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Road safety depends on enforcement of laws -Police Chief 

botchway July 11, 2019

 

From Sebastian R. Freiku, Kumasi

Assistant Commissioner of Police Mr. Kwaku Buah, Manhyia Divisional Commander, has indicated that effective road safety requires enforcement of road traffic regulations.

He explained that to observe safety on the roads, there is the need to assess the environment, engineering and equipment, in order to enforce the laws, based on public education.

ACP Kwaku Buah was speaking at a forum dubbed “Church and Community Sunday”, organised by the Grace Baptist Church last Sunday on  road safety, in the face of the advent of  reckless and unruly behaviour of motorists and tricycles.

He lamented on the grant of loans by the Microfinance and Small Loans Centre (MASLOC) to enable people acquire auto rickshaws (Pragyia) to operate illegally on the roads, and at the expense of the safety of unsuspecting travelling public.

The Divisional Police Commander did not see why MASLOC should encourage and facilitate the acquisition of the auto rickshaws, when they were not supposed to operate commercially.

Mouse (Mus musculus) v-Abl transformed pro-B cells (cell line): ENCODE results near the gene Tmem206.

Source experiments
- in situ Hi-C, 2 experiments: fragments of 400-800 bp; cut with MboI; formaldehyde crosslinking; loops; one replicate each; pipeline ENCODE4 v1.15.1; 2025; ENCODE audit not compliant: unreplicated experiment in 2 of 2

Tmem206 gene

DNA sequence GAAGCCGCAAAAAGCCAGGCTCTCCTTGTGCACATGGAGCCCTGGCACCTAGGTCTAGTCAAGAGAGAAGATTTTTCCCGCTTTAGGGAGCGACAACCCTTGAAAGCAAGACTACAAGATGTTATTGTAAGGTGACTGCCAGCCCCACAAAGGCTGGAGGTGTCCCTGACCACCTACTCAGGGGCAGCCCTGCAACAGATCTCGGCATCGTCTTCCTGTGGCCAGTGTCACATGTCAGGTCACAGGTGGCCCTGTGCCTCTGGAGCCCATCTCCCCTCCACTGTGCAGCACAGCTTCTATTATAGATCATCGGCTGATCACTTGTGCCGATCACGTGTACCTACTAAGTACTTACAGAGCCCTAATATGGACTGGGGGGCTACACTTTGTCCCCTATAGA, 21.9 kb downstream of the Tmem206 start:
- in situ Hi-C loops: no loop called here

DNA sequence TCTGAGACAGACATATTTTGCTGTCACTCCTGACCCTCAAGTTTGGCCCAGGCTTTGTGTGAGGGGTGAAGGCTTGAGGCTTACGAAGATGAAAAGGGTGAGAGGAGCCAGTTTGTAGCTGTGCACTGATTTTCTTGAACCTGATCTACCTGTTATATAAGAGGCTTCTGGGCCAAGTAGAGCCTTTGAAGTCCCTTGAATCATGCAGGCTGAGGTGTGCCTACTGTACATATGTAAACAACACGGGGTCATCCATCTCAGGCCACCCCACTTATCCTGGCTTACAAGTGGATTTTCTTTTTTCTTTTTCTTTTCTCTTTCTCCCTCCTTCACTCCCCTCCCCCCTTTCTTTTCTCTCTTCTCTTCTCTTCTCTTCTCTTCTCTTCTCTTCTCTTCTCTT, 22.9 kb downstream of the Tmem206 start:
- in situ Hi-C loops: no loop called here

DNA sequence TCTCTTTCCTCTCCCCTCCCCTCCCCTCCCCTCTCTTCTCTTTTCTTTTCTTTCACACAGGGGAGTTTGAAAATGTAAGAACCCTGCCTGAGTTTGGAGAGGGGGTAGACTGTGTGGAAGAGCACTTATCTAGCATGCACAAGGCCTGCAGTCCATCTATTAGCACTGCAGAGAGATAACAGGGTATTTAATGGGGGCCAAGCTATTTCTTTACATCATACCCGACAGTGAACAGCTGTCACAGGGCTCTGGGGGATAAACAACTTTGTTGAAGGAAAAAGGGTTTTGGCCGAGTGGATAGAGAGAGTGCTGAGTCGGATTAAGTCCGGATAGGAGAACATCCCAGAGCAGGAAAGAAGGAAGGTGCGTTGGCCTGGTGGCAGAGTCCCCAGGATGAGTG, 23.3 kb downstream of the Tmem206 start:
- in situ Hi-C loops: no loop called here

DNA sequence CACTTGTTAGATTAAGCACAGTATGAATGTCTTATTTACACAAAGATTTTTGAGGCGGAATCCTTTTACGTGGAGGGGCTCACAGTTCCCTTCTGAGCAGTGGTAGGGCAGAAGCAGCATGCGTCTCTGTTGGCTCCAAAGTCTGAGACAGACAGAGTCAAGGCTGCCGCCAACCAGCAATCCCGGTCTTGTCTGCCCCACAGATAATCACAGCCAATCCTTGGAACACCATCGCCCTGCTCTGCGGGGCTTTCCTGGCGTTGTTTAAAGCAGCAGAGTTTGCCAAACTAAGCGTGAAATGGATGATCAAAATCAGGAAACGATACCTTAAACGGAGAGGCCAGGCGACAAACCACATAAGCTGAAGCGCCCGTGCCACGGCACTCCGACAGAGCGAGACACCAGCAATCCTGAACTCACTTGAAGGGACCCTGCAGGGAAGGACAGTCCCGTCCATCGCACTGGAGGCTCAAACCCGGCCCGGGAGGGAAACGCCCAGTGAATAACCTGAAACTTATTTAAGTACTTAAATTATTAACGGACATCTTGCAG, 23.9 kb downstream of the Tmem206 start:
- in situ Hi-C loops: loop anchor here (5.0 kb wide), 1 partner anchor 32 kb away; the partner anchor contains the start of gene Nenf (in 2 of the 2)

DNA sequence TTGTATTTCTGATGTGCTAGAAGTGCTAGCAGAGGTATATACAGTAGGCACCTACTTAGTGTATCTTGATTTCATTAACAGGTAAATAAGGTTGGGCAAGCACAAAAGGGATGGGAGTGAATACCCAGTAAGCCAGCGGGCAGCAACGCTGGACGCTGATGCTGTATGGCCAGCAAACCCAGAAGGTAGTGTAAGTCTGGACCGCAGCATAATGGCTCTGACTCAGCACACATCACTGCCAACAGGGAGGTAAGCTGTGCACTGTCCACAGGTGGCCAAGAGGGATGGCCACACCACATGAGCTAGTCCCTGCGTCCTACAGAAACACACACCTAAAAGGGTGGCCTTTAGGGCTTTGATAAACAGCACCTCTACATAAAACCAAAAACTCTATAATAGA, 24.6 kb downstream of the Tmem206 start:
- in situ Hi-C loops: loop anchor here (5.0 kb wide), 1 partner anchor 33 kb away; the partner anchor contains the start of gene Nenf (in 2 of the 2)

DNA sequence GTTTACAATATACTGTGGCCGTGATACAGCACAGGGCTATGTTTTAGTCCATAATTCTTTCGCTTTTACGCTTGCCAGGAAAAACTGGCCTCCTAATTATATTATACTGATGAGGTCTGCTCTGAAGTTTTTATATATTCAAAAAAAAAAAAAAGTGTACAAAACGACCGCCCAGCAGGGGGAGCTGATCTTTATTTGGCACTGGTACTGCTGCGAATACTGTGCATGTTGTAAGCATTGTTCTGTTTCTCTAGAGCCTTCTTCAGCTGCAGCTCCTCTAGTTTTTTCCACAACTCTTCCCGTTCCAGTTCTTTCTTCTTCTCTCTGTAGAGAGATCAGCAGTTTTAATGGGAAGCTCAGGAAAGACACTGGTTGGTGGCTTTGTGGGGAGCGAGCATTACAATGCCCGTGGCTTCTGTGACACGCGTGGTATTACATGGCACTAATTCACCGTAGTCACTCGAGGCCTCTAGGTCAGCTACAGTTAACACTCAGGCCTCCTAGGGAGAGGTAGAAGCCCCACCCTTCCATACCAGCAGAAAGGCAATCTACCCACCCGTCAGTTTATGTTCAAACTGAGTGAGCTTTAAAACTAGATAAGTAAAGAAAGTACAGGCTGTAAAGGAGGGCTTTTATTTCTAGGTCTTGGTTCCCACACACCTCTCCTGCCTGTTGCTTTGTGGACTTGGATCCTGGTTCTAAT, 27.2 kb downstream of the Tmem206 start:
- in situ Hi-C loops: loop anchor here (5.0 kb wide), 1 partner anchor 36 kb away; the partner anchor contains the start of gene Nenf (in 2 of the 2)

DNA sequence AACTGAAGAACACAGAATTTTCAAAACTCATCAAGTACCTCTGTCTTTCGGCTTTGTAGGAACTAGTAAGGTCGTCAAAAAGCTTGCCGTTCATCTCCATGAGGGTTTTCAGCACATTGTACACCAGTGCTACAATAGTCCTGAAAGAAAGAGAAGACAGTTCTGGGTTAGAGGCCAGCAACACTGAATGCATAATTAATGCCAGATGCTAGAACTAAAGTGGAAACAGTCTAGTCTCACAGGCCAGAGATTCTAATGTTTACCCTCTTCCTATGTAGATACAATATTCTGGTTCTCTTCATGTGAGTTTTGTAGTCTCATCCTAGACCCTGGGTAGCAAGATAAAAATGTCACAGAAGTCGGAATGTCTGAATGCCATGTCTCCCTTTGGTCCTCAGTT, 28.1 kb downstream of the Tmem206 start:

He called for the enforcement of the existing laws, so long as the status quo remains unchanged, to save lives, and questioned why operators of rickshaws are levied by the metropolitan, municipal and district assemblies (MMDAs).  

According to him, 12 road accidents occur daily, out of which two persons die, and called on the public to accept change.

ACP Kwaku Buah also expressed concern about the emerging drug abuse among the youth, which he described as a national issue, and called on churches to come together and contribute towards building a rehabilitation centre in the northern sector to fight the development.

He said it was unthinkable as society looks at the youth kill themselves with the menace and die at an alarming rate.

The Police Chief also criticized terrorism, which causes fear, bodily pains and death to intimidate people over political and religious views.

The Regional Head of the National Road Safety Commission (NRSC), Madam Simbiat Owiredu, reported that last year 2,341 died out of road accidents, and that 400 deaths had been recorded out of 3,000 cases of road accidents this year.

The NRSC Regional Head stated that tricycles and auto rickshaws are not meant for commercial purposes, and that notwithstanding, riders need to be licensed in order to operate safely.

Rev. Dr. Kojo Osei-Wusu, who moderated the programme, called on the government to regulate the operations of commercial vehicles, and also called on Christians to be law-abiding to ensure the required change in society.

Paul Adu Gyamfi, Esq, who provoked contributions on the topic in a key note address, observed that in Ghana, we, as a people, fail to punish wrongdoing, hence, lots of indiscipline on the roads.

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